Chapter 1: The Letter

In ninety-five out of a hundred, the first magical manifestation of power happens by the age of thirteen. — Emerging Wizardry, Volume 91, Issue 6

Kanéko had seen the expression on the new postal carrier’s face before. It was the same look of surprise and disgust almost every stranger revealed in the seconds after first meeting her. When her father was present, adults would have the civility to at least mask their expressions once they regained control of their senses. When it was just her, adults rarely bothered hiding their true feelings.

Sheepishly, she lowered her hand and hid it behind her back. She knew that it wouldn’t erase the sight of her dark skin or green eyes, but there wasn’t anything else she could do. Her mother said Kanéko was the color of farming soil mixed with desert rust, and in a land of pale-skinned folk, there was no hiding that heritage.

“Back off,” snapped the courier. He clutched the bundle of letters tight to his chest.

Kanéko glanced at the papers and envelopes in his arms. The top one held the seal of the Royal Academy of Knights. Her heart beat faster. She had been waiting weeks for it to arrive and she couldn’t wait to read it. Despite the courier’s expression, she decided to try again. “I-I can take them. It’s okay. I’m Bartim Lurkuklan’s daughter.”

His lip curled further, and she could see his teeth. He stepped back and lowered one hand to his sword. A few letters spilled out and fluttered to the ground. “Back off,” he repeated before looking around for someone.

Kanéko glanced over her shoulder so she could prove her own legitimacy. The nearest building, Jinmel’s smithy, was empty. Next to it, the village’s only store was shut tightly. The half dozen houses lining the road leading up to the gate were also quiet. Everyone would be at lunch at the great hall. The gate itself had one of its two doors held open with an old cart. Missing wheels and waist-high grass were both a silent comment of how long it had been since someone had last closed the heavy doors.

She gestured toward the keep. The copper embroidery on her sleeve matched her hair and sparkled in the sun. “Come on, I’ll take you to my father.”

The postal carrier stepped back. His sword inched out of the sheath. “I said back away, sandy! And go back to shit-hole of a desert where you can from!”

Kanéko couldn’t find the words to tell him she was only desert on her mother’s side. He wouldn’t believe that she had never left her father’s lands, much less had ever seen the vast Mifuno Desert.

“Please,” she said as calmly as she could. “I’ll take you to the others.”

The carrier pulled out his sword with a scrape of metal. It was a short sword, plain but serviceable. On the hilt, she could see the crest of Kormar underneath his palm. He stepped back and waved the blade menacingly at her. “I said back!”

She cringed, worried that he would lunge forward and cut her.

“What is going on?” asked Jinmel as he came around the back side of his smithy.

At the sight of the older man with gray frizzy hair, both Kanéko and the carrier let out sighs of relief.

“This thief,” the postal carrier gestured at Kanéko with his sword tip, “tried to steal the mail.”

Kanéko flinched again, her eyes locked on the tip of the weapon.

Jinmel smiled broadly at the courier. “You’re new, aren’t you?” His voice was tense and didn’t match his smile. His wrinkled hand tightened around the haft of a short hammer in his palm.

“Yes, so? Who are you?”

“Jinmel Sandor. That’s my smithy right behind you.” He pointed to the anvil which had his name embossed on it. Then he held out his free hand for the mail.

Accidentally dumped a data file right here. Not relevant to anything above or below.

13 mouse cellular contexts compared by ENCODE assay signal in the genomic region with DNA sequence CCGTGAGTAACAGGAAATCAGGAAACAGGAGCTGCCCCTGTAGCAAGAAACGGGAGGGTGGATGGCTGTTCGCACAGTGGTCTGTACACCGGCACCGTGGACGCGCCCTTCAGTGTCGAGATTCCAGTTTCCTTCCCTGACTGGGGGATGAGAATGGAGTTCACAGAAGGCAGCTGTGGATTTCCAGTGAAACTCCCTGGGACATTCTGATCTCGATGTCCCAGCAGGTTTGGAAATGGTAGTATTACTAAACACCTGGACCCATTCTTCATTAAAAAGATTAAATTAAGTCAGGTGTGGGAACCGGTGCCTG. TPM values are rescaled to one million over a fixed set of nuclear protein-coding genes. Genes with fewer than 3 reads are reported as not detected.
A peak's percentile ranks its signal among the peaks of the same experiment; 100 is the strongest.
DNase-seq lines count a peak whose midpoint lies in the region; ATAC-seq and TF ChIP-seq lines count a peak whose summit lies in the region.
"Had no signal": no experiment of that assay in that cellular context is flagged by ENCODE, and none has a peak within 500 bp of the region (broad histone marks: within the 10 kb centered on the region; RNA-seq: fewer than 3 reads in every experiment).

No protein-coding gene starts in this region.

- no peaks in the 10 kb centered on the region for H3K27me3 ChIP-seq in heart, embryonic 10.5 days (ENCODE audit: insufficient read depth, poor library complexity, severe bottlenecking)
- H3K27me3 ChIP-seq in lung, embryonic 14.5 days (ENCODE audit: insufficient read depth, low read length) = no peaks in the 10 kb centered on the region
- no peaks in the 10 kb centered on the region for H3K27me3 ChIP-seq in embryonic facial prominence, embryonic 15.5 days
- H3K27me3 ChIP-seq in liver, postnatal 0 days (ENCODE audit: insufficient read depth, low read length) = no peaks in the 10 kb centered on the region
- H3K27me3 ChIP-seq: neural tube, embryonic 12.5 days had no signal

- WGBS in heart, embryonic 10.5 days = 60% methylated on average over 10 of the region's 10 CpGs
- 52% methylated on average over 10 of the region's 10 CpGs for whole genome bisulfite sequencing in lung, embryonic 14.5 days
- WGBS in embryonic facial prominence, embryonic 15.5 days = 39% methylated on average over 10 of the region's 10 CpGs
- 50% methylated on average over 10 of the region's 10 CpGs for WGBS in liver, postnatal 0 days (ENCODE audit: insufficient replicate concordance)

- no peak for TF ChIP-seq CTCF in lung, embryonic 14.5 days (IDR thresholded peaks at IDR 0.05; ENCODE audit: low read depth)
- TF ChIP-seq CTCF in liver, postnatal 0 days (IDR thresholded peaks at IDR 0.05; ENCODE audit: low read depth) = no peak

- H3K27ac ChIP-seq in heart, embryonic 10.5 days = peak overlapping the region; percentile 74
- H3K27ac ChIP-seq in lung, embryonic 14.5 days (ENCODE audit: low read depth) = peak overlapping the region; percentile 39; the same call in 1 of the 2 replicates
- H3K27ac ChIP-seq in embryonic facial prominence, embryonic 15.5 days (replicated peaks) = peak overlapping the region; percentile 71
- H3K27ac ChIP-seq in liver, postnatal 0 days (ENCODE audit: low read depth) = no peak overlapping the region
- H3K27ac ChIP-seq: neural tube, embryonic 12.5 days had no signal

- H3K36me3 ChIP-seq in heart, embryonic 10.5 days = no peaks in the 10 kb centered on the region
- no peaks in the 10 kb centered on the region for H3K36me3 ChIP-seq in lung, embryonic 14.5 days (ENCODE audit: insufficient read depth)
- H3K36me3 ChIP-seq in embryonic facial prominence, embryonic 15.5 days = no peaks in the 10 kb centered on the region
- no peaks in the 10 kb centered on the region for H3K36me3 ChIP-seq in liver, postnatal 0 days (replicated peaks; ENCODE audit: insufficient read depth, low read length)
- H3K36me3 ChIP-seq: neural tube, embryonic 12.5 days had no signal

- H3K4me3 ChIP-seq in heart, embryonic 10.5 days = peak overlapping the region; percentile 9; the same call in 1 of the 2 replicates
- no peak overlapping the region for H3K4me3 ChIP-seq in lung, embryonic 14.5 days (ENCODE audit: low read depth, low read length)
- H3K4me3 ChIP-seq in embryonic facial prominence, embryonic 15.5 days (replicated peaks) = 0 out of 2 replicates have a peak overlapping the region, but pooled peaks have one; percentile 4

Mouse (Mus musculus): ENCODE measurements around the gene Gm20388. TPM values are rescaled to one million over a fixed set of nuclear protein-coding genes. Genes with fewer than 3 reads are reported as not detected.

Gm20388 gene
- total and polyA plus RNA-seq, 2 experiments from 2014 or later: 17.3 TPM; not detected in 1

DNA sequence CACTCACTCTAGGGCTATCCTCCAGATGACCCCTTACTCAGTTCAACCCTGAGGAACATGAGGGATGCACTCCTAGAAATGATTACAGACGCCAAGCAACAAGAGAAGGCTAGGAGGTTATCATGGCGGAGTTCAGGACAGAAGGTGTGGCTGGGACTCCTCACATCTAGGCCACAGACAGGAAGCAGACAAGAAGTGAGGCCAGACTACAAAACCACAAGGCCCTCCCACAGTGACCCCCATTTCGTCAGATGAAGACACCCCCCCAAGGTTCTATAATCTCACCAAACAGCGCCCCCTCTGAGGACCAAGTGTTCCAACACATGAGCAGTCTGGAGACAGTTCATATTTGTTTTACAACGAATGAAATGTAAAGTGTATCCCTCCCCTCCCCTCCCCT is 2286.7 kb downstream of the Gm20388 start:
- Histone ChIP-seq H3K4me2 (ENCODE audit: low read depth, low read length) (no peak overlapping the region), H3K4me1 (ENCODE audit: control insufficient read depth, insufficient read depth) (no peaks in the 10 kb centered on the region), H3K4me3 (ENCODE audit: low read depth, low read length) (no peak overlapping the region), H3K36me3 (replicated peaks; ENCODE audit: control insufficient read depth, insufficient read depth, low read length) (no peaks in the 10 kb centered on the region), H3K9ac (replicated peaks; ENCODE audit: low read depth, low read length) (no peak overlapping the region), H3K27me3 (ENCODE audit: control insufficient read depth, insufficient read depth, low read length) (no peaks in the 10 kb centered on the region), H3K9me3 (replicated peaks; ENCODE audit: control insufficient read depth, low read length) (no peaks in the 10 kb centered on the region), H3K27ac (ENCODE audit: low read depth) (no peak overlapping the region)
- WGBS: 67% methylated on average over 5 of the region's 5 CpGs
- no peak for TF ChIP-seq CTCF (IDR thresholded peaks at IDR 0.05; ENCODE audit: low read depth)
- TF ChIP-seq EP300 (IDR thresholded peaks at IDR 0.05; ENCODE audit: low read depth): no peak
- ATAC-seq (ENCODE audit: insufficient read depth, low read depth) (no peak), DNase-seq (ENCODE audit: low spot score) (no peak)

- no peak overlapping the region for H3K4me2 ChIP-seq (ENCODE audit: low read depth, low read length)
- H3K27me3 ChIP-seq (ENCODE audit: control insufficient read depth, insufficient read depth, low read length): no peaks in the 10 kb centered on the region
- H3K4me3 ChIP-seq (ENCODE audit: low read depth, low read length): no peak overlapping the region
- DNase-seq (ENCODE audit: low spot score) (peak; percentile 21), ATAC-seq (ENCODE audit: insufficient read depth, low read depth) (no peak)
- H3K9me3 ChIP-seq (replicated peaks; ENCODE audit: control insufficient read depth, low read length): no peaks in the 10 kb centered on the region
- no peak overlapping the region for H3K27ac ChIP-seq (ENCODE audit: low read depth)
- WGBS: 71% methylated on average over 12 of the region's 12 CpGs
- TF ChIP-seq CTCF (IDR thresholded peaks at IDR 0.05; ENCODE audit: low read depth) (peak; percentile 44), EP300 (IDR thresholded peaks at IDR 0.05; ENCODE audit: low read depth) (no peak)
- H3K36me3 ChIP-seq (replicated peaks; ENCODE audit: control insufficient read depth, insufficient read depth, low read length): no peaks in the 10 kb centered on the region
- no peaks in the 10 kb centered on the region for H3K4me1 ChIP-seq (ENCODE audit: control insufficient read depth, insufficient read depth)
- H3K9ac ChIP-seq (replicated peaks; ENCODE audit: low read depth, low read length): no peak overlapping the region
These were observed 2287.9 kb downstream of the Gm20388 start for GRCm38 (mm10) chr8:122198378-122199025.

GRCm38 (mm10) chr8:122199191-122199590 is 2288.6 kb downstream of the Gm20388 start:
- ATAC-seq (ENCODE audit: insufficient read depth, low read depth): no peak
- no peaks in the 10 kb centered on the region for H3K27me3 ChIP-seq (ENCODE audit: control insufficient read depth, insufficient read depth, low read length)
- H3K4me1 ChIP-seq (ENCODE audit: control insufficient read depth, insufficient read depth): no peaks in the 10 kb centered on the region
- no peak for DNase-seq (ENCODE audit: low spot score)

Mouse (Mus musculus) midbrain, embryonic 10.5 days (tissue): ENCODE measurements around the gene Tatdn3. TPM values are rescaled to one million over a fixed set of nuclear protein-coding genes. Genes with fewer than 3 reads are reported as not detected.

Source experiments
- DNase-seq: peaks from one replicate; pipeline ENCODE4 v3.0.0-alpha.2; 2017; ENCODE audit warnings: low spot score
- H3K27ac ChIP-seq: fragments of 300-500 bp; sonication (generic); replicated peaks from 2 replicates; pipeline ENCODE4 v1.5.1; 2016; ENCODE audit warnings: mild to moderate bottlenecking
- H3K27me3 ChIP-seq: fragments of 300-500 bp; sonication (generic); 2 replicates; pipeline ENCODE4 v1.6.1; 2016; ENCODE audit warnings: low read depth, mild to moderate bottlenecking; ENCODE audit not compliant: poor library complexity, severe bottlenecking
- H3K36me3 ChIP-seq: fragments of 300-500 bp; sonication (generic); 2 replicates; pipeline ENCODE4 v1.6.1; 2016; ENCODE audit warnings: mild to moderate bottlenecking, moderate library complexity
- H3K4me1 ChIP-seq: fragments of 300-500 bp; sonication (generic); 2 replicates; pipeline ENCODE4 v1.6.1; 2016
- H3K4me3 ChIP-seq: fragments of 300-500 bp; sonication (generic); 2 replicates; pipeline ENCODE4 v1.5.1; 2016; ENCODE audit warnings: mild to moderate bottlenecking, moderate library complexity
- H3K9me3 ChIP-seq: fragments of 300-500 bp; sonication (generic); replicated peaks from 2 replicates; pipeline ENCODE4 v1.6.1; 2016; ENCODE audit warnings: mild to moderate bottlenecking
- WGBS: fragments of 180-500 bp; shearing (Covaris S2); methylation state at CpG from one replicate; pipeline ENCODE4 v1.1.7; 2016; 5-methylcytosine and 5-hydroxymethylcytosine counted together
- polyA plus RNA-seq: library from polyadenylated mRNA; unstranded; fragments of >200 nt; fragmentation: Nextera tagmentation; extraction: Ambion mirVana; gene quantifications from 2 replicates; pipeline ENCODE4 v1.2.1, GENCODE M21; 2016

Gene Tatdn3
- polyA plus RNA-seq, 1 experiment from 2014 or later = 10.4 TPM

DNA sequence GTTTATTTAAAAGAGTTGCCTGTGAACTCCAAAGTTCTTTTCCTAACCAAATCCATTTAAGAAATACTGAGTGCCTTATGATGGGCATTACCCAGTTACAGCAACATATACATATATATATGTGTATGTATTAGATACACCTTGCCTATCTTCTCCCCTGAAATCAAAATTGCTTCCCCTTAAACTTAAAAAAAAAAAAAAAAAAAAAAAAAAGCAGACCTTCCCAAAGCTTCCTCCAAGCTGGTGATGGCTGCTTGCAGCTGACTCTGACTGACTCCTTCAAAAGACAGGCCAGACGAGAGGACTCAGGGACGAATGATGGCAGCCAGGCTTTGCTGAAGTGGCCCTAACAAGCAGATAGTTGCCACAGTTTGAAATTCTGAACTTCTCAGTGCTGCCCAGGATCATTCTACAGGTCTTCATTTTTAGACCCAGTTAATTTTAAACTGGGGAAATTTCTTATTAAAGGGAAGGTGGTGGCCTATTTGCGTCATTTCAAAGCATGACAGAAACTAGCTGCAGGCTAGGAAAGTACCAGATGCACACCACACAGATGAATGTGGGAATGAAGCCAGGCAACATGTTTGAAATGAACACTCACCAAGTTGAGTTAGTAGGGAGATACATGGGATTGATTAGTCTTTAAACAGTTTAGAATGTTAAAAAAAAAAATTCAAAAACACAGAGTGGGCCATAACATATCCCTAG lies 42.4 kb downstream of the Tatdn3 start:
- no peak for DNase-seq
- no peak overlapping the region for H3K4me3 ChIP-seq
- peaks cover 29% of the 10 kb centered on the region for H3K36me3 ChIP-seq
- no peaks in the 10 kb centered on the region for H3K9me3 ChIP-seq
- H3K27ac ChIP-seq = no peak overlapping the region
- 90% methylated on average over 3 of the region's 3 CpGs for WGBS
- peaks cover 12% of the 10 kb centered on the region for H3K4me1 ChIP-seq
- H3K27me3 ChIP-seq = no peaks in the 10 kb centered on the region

The postal carrier chuckled as he handed the bundle of letters to Jinmel and then glared at Kanéko. “Sorry. I’ve never had someone try to rob me before.”

Kanéko tore her eyes away from the sword and followed the top envelope. The man’s insult stung, but she wanted the letter more.

“You haven’t been robbed,” muttered Jinmel. “She’s an unarmed girl.”

As soon as Jinmel had a firm grip on the letters, she rushed over and snatched the Academy envelope. He relaxed his grip to let her pull it free.

The carrier grunted and reached out but stopped at Jinmel’s sharp look and raised hammer.

She spun around and stared at the thin letter. It was sealed with the imprint of the Royal Academy in Jinto Panzir, the same school where her father had learned combat magic. She hoped it would be addressed to her so she could open it, but it wasn’t.

Her heart pounded in her chest. After weeks of waiting for the results, she would finally know what magical talent she had and how powerful she would become. If she followed her father’s heritage, she would be able to manipulate stone, but a small part of her still dreamed that she would manifest one of the rarer talents such as folding space or healing.

With a giggle, she spun on her bare feet and rushed toward the gate.

“Kan!” Jinmel stopped her.

With a huff, she turned back around.

He held out the rest of the mail. “To your father and the others. They are at lunch.”

Next to Jinmel, the postal carrier blanched. “Y-You mean, she really is…?”

“The Bartim Lurkuklan’s daughter? Yes.”

“But… but, she’s…”

“A girl? You’re right.” Jinmel’s eyes sparkled as he grinned. “She’s thirteen, actually. Almost not a girl.”

Kanéko blushed as she took the rest of the mail, tucking it underneath her arm but keeping the academy letter in her grip.

“No, she’s sand.” The man gestured to Kanéko with a curt wave. “The bartim is…”

Kanéko tensed as she waited for the insult.

Jinmel sighed, shook his head, and gestured for Kanéko to continue. Turning around, he spoke to the man. “Yes, and I’m glad you noticed that. Because if you insult her like that in front of her father, he’s just going to beat you into the ground and have you fired. Her mother, who is from the desert, would use your intestines for her bow. In fact—”